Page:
Striking A Balance
By Lynn Petrak,
Special Projects Editor
Special Projects Editor
In a year with swings in supply, protein companies keep new products coming and marketing campaigns on target.
Anyone who’s been in this business long enough understands that there is a natural ebb and flow to the marketplace, whether driven by economic situations, such as oversupplies or undersupplies, or by fickle consumers who may be “on” or “off” certain types of diets during a given period in time.
So where does that leave the current state of the industry for meat and poultry? The answer, as it has been for many years, includes some common aspects but often depends on the particular category. Each commodity-based business is by nature subject to a host of variable factors, some within processors’ control and others well beyond it.
From a numbers standpoint, the operating environment often drives business decisions and the current climate is no exception. In times of high supplies, which is now occurring in some protein categories, meat companies and, in turn, their foodservice and retail partners, are looking to recoup as much cost as possible while moving product through efficiently. In times of tight supplies and lower production, processors and those that merchandise meat and poultry must apply other innovative initiatives designed to ride out the situation and keep value-minded consumers satisfied.
Overall, U.S. per capita consumption of pork, turkey, lamb and veal in 2006 dipped from the previous year, as chicken and beef consumption each increased. Indicators for 2007 domestic consumption point to a slight uptick for each category, except for chicken and lamb and veal, which are expected to hold steady at their current per capita consumption rates, depending on production for the rest of the year.
As statistics move one way or another, processors are keeping marketing on the table as a priority. Programs tied to product, promotion, packaging and price help generate sales and volume more aggressively, communicate key messages and address cost issues.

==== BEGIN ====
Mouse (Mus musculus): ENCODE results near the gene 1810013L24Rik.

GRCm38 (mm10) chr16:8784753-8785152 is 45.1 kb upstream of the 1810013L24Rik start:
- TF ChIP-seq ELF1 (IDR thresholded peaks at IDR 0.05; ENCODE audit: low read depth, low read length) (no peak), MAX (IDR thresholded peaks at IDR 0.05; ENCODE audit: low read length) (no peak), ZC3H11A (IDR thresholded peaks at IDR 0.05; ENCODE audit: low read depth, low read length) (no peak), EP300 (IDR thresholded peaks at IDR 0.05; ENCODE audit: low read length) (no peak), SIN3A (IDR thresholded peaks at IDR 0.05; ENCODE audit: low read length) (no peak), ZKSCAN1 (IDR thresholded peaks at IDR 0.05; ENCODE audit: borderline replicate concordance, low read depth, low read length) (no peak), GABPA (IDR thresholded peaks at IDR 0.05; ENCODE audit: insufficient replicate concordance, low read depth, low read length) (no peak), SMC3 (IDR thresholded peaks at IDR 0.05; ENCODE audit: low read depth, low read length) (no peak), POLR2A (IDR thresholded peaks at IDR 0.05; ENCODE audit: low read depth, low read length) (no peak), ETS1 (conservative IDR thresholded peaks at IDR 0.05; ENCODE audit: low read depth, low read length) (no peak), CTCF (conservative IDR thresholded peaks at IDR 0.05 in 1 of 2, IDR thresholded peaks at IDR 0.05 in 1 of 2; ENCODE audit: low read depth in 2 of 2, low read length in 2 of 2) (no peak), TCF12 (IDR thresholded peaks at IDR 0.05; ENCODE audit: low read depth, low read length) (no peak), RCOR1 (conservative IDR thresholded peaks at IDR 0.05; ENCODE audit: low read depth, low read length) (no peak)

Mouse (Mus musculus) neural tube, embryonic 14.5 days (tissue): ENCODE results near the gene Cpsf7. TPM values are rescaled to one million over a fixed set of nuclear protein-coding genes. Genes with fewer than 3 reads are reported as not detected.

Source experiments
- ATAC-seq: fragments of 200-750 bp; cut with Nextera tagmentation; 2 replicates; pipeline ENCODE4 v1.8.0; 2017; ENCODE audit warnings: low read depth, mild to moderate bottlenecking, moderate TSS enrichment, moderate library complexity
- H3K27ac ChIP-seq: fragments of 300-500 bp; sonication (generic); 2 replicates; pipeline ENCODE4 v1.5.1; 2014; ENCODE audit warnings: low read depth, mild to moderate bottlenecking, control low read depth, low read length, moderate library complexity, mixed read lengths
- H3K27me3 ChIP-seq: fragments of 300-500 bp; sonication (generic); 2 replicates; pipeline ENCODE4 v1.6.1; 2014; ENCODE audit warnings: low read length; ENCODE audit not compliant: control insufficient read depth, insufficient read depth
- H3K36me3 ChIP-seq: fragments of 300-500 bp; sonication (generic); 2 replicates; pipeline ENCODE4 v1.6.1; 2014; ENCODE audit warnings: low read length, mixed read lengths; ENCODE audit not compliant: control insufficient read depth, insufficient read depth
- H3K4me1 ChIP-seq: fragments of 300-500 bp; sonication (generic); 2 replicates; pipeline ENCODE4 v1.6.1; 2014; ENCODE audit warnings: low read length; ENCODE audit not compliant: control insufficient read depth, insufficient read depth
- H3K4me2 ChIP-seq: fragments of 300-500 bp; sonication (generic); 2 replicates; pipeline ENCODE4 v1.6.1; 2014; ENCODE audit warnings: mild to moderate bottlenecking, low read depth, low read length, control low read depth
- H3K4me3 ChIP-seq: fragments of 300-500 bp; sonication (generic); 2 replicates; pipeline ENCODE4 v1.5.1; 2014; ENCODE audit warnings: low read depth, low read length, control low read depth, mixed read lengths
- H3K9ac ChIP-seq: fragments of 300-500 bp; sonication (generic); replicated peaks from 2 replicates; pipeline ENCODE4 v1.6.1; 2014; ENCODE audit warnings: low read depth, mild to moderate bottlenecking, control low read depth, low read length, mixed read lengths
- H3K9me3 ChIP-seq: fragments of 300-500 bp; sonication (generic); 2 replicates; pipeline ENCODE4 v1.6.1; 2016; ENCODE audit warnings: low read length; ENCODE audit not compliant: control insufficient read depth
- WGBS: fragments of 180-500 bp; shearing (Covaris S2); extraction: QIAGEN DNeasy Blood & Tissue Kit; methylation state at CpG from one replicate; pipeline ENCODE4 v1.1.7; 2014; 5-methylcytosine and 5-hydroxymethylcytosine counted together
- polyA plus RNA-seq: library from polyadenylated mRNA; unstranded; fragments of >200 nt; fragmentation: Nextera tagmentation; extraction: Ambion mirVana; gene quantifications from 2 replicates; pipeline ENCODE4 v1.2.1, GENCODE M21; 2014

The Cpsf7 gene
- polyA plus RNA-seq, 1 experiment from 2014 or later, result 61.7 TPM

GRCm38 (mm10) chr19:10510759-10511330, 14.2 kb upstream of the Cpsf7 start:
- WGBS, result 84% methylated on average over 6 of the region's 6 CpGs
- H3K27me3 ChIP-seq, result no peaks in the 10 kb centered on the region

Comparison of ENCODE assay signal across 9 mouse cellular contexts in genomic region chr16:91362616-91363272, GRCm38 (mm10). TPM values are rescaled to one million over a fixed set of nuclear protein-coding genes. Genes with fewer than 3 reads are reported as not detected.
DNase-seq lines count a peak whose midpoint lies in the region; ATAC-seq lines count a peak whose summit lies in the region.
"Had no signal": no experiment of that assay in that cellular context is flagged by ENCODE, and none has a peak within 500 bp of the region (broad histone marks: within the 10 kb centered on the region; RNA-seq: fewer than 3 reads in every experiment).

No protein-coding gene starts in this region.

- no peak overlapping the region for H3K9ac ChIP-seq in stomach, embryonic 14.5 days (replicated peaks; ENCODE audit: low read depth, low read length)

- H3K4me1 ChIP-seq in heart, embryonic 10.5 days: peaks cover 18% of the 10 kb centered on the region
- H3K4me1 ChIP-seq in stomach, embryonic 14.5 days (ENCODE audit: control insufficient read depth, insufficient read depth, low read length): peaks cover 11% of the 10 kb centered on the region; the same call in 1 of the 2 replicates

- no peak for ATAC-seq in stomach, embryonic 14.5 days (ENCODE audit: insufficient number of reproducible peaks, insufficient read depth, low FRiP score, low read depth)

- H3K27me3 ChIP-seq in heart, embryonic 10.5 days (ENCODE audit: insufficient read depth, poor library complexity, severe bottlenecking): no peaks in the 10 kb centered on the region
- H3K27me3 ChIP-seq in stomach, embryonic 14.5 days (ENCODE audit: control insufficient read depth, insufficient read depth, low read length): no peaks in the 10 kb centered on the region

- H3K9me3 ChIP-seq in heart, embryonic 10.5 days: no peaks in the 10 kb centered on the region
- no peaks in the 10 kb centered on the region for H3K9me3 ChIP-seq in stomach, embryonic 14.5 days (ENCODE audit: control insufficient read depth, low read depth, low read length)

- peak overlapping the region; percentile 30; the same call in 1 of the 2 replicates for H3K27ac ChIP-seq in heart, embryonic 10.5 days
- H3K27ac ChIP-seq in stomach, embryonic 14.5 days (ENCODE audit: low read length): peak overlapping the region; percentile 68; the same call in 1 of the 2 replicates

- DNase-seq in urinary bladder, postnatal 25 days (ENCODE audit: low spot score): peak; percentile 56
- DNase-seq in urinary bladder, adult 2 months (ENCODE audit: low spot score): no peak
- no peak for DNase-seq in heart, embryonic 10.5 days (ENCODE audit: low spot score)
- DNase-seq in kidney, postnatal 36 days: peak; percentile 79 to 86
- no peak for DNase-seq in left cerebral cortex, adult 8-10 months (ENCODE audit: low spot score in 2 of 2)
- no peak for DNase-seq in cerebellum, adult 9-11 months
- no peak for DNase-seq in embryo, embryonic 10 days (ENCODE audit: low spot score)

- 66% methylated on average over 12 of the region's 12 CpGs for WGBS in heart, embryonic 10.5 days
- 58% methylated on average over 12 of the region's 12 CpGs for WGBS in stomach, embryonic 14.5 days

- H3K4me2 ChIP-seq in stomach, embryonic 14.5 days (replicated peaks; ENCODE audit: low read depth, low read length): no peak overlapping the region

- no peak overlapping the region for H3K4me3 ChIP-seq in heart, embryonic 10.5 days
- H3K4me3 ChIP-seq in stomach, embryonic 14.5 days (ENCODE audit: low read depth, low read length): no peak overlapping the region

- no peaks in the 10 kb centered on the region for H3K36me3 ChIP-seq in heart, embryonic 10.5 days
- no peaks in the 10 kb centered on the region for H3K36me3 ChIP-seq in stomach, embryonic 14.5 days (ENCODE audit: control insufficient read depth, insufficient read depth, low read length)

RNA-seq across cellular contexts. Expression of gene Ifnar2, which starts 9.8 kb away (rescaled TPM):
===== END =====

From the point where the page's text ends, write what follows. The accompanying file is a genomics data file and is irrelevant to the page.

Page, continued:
One way to successfully market a brand or product, of course, is through new product development. On that front, there has been no shortage of innovation in this business, especially in the debut of value-added products. Picking up on consumer signals for foods that are more convenient and flavorful, processors across all species continue to ramp up R&D of items that are pre-seasoned, fully cooked and packaged in user-friendly ways.
Making a significant splash this year in product development has been a boon of “natural” items. Companies looking to differentiate their brand and keep up with consumer preferences have rolled out several natural product lines that are defined as minimally processed, including fresh meats, processed meats and deli meats. Also continuing to make inroads in sales and case presence are products packing a punch of flavor, including both raw and cooked items.
In addition to product development, processors are engaging in other marketing efforts to boost or at least maintain current consumption levels. Advertising and public-relations campaigns, including those implemented by industry-funded programs and individual companies, have turned up on the airwaves, in the pages of consumer and foodservice trade publications, and in various online venues to help generate interest — and, ultimately, sales. Merchandising programs with partners in sales and distribution channels are also in place to get out the desired word about respective proteins.
In short, while the state of the industry is not quite the Charles Dickens literary theme of “It was the best of times, it was the worst of times,” the industry is undergoing a continual evaluation shaped by forces occasionally within but mostly beyond it. NP
|Meat and Poultry Forecasts|
|Production (millions lb.)||85,476||85,441||87,097||89,760||91,699|
|Per capita consumption (retail lb.)||218.9||221.4||220.9||222.5||223.8|
|*Per capita meat consumption data are revised, incorporating a new population series from the Commerce Department’s Bureau of Economic Analysis based on the 2000 Census.|
Source: World Agricultural Supply and Demand Estimates and Supporting Materials
Published in Livestock, Dairy, and Poultry Outlook, www.ers.usda.gov/publications/ldp